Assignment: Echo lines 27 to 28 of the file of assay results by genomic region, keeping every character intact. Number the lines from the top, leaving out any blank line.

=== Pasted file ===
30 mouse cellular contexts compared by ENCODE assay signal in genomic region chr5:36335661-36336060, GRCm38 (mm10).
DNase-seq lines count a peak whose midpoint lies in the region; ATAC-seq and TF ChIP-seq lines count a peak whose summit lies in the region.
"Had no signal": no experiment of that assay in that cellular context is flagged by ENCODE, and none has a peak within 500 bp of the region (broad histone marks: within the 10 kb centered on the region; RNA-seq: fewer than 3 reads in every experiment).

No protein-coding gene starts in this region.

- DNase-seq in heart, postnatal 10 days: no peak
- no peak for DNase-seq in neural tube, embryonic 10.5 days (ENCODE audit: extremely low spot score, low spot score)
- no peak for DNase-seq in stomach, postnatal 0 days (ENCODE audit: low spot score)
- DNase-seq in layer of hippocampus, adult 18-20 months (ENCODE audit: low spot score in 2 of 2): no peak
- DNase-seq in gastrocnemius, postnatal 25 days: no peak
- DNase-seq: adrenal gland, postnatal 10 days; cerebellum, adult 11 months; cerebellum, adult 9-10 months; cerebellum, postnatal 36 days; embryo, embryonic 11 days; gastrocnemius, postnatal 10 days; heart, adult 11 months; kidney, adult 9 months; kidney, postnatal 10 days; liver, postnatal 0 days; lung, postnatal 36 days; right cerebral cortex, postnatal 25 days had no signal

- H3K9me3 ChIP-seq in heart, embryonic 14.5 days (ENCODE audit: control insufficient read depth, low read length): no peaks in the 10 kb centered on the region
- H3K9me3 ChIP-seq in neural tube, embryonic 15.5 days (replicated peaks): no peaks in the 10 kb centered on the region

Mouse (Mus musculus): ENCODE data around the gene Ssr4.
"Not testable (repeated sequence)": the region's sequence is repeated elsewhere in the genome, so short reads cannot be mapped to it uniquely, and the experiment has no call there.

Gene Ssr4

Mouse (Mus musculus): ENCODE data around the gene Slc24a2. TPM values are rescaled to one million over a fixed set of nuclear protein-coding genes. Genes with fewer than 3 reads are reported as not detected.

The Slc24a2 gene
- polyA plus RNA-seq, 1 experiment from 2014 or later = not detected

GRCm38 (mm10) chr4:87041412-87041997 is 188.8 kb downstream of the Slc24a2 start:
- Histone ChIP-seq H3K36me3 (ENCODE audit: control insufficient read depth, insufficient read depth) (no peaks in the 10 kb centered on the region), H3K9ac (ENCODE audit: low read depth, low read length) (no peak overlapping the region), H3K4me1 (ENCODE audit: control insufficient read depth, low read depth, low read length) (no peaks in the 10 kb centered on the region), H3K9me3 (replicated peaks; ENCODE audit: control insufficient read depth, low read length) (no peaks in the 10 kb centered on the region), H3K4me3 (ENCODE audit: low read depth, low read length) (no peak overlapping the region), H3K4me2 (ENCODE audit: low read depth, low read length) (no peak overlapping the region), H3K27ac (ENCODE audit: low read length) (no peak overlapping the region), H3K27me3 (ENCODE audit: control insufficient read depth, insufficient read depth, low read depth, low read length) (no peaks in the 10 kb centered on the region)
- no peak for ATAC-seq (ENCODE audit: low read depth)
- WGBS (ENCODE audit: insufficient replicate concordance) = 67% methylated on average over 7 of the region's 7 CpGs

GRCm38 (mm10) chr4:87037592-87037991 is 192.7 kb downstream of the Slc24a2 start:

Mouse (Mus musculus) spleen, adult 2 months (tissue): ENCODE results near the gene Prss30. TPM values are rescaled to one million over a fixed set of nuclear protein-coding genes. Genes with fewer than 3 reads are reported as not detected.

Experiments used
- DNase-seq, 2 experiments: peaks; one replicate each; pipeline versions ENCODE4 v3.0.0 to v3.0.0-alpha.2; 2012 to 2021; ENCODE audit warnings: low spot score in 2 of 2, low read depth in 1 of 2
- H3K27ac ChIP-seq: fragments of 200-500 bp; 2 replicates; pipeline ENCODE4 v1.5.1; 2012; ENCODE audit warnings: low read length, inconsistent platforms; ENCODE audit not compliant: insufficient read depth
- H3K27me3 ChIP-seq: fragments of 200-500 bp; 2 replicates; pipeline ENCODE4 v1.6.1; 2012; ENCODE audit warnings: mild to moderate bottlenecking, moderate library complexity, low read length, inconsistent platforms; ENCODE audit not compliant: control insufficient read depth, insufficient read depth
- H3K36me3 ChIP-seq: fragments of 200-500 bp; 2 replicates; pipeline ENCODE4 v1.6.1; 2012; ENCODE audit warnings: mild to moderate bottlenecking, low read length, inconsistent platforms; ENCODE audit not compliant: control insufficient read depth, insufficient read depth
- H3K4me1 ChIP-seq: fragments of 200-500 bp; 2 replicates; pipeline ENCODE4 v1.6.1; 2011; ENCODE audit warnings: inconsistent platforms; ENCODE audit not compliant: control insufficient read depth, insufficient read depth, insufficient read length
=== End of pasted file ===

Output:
- H3K27ac ChIP-seq: fragments of 200-500 bp; 2 replicates; pipeline ENCODE4 v1.5.1; 2012; ENCODE audit warnings: low read length, inconsistent platforms; ENCODE audit not compliant: insufficient read depth
- H3K27me3 ChIP-seq: fragments of 200-500 bp; 2 replicates; pipeline ENCODE4 v1.6.1; 2012; ENCODE audit warnings: mild to moderate bottlenecking, moderate library complexity, low read length, inconsistent platforms; ENCODE audit not compliant: control insufficient read depth, insufficient read depth